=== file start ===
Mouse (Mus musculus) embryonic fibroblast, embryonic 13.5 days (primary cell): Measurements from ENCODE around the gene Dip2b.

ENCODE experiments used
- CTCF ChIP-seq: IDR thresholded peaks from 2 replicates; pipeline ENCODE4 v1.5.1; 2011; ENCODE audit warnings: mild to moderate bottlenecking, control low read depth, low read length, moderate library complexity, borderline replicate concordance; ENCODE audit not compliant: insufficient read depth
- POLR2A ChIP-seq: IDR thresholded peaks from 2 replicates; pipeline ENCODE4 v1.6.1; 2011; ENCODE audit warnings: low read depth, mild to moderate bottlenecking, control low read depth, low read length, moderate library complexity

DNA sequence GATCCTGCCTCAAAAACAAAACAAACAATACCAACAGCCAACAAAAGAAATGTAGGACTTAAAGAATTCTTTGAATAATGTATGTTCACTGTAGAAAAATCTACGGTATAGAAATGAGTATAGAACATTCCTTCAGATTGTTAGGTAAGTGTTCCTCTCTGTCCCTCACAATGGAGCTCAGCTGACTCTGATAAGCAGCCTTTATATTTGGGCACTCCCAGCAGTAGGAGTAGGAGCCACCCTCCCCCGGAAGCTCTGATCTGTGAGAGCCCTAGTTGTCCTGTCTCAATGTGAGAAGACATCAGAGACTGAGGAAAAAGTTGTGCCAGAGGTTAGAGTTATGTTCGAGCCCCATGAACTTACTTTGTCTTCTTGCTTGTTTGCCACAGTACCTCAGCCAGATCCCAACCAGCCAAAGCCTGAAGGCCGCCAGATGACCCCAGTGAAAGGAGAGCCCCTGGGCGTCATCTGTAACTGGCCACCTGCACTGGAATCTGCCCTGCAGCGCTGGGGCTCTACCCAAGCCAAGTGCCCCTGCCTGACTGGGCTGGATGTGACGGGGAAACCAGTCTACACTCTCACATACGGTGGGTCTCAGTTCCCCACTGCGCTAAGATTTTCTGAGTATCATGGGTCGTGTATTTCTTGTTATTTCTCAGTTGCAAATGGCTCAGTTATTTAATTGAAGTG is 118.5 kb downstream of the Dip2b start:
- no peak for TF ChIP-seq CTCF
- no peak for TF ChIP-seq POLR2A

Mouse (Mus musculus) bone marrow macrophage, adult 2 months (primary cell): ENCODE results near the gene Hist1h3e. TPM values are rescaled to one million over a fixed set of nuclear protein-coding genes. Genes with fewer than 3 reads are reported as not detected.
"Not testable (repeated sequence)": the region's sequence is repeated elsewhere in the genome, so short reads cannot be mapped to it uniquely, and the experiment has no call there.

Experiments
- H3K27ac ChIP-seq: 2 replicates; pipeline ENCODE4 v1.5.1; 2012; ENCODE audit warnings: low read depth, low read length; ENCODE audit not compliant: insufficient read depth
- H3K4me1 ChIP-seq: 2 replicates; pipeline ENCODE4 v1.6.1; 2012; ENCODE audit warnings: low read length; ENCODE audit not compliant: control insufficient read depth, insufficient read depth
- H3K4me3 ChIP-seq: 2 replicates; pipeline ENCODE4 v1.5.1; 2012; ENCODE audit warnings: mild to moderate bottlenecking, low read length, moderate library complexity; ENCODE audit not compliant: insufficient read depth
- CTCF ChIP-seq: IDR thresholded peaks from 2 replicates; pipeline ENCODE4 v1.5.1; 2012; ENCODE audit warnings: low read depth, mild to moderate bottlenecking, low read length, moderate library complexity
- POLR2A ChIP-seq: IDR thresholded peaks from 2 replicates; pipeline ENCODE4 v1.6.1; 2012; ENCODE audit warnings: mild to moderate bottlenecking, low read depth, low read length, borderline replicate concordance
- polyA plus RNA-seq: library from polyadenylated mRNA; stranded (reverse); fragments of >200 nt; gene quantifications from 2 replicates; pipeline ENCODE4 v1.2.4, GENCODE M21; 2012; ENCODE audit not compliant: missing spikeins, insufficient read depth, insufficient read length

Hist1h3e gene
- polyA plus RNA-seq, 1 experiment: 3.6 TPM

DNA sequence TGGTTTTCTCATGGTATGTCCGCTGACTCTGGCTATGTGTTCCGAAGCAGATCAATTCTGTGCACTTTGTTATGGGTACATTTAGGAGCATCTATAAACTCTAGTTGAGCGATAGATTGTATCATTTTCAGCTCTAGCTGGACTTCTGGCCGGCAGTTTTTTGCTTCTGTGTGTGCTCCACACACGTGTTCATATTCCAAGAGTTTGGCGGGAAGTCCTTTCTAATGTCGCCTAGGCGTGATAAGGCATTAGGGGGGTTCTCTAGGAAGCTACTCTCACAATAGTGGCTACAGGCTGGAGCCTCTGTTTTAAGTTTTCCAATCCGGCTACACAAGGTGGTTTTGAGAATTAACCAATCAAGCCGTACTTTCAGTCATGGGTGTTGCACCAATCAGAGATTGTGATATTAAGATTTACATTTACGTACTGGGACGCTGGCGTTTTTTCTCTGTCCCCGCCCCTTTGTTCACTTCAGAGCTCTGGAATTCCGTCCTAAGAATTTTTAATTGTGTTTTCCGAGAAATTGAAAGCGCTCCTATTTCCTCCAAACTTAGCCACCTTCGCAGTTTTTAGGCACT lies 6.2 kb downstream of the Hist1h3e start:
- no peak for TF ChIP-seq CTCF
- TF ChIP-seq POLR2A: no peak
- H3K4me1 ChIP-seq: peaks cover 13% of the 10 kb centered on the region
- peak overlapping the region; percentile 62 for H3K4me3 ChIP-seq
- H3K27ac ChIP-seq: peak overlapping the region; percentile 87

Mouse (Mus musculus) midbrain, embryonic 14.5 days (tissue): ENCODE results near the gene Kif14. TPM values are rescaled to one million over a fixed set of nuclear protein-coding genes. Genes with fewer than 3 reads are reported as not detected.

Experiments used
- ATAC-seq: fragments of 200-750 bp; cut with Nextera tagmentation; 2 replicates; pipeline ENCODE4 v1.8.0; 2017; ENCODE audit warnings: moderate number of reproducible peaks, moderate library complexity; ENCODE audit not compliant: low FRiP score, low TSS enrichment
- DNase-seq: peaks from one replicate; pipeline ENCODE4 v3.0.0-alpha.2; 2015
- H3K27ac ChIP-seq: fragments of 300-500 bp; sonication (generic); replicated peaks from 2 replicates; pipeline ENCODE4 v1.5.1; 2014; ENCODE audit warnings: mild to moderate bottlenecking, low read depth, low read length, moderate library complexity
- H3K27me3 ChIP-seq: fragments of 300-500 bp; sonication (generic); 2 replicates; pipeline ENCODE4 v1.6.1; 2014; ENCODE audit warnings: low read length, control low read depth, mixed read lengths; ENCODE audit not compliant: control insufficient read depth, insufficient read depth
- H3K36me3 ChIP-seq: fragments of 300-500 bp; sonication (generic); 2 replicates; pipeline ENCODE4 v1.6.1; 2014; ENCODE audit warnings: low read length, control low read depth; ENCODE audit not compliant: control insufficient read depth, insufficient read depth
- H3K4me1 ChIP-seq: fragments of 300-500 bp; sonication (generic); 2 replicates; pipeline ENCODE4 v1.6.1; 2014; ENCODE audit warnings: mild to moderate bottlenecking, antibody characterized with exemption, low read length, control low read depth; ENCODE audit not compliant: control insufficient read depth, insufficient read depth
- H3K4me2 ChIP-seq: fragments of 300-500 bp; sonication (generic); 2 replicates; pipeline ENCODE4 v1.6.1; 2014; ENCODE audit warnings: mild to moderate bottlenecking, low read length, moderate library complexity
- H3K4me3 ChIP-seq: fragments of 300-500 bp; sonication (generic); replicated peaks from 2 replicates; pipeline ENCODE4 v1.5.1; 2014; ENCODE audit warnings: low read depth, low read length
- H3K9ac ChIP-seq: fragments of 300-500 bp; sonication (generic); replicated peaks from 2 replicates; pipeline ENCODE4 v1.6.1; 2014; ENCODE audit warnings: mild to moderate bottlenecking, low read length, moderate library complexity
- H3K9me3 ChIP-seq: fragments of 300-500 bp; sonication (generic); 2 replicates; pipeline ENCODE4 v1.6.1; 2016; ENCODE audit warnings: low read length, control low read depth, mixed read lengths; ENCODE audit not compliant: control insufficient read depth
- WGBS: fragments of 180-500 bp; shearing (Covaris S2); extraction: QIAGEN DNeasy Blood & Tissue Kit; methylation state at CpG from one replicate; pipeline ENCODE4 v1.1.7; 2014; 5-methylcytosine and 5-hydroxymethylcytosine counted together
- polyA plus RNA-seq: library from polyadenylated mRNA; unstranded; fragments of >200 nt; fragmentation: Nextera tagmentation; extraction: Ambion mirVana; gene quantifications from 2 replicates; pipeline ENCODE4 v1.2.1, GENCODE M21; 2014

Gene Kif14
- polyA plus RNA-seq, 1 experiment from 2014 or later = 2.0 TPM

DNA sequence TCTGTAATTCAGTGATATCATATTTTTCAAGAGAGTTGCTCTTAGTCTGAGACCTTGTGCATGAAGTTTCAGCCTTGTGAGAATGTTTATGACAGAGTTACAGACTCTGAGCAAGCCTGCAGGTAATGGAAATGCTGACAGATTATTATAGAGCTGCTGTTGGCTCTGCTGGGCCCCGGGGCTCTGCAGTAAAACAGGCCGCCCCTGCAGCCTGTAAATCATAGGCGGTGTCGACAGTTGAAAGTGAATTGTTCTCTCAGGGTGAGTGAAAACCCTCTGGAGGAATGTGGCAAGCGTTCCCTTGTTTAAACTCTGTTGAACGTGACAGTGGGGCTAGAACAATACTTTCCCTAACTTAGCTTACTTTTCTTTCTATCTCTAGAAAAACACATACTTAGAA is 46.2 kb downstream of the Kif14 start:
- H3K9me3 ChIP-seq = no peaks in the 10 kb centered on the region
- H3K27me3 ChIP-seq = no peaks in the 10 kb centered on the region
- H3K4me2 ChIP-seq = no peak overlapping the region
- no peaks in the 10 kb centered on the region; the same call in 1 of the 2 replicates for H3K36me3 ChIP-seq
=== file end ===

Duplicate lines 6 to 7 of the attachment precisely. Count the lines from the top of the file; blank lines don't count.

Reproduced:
- no peak for TF ChIP-seq CTCF
- no peak for TF ChIP-seq POLR2A